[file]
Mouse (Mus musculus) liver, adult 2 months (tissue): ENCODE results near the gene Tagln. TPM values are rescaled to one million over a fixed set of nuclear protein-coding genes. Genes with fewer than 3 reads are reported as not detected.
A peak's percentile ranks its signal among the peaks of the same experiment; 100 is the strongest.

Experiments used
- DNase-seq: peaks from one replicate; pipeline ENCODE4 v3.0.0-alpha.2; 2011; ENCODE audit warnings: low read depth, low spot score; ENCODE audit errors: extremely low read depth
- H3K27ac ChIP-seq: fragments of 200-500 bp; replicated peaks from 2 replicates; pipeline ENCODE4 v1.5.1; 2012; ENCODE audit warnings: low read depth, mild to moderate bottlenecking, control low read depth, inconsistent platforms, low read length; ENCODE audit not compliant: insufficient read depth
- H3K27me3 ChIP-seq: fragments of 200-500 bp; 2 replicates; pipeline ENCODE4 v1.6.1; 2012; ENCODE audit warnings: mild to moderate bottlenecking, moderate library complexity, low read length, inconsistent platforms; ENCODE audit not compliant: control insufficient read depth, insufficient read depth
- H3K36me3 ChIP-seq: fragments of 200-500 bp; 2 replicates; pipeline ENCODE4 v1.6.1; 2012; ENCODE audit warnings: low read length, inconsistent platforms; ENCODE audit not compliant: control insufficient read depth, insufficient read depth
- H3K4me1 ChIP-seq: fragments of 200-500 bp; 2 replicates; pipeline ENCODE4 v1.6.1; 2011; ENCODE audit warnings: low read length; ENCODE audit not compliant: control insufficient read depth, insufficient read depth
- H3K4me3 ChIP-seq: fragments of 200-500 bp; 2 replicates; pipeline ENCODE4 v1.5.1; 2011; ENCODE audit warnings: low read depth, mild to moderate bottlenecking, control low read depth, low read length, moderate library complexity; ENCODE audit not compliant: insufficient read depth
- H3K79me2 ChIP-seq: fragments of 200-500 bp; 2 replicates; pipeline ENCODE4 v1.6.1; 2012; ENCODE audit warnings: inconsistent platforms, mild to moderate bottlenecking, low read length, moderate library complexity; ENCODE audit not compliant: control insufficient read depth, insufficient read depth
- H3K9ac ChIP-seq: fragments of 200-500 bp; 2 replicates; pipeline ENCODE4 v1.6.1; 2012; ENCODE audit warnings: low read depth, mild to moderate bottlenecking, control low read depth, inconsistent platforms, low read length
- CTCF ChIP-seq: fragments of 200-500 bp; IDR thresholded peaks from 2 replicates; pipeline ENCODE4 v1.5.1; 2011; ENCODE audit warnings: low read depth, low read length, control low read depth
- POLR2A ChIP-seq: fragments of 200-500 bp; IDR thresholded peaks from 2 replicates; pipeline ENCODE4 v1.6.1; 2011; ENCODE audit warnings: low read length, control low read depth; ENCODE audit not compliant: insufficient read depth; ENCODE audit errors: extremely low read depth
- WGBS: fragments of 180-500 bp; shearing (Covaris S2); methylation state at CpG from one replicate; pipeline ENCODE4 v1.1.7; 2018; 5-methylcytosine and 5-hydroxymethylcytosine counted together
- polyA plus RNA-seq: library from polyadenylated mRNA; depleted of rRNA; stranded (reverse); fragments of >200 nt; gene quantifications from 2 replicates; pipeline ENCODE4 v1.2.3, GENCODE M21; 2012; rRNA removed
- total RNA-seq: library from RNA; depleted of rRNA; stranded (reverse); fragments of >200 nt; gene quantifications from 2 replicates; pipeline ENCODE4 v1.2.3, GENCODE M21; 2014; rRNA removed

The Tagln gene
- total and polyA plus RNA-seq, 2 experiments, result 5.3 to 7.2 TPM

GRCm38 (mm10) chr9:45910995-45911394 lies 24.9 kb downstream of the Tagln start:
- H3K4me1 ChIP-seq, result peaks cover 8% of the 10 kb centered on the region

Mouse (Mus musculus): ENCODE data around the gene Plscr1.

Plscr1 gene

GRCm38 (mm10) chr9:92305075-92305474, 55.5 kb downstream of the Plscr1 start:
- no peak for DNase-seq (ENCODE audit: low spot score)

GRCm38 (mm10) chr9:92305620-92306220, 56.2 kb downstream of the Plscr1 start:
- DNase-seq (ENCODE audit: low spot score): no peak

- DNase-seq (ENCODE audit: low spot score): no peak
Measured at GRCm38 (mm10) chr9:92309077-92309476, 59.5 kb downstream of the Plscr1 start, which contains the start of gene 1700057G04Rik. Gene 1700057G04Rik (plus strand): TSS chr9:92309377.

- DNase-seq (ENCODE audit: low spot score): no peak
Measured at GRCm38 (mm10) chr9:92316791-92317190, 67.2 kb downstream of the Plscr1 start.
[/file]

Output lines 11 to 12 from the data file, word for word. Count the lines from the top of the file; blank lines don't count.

- H3K9ac ChIP-seq: fragments of 200-500 bp; 2 replicates; pipeline ENCODE4 v1.6.1; 2012; ENCODE audit warnings: low read depth, mild to moderate bottlenecking, control low read depth, inconsistent platforms, low read length
- CTCF ChIP-seq: fragments of 200-500 bp; IDR thresholded peaks from 2 replicates; pipeline ENCODE4 v1.5.1; 2011; ENCODE audit warnings: low read depth, low read length, control low read depth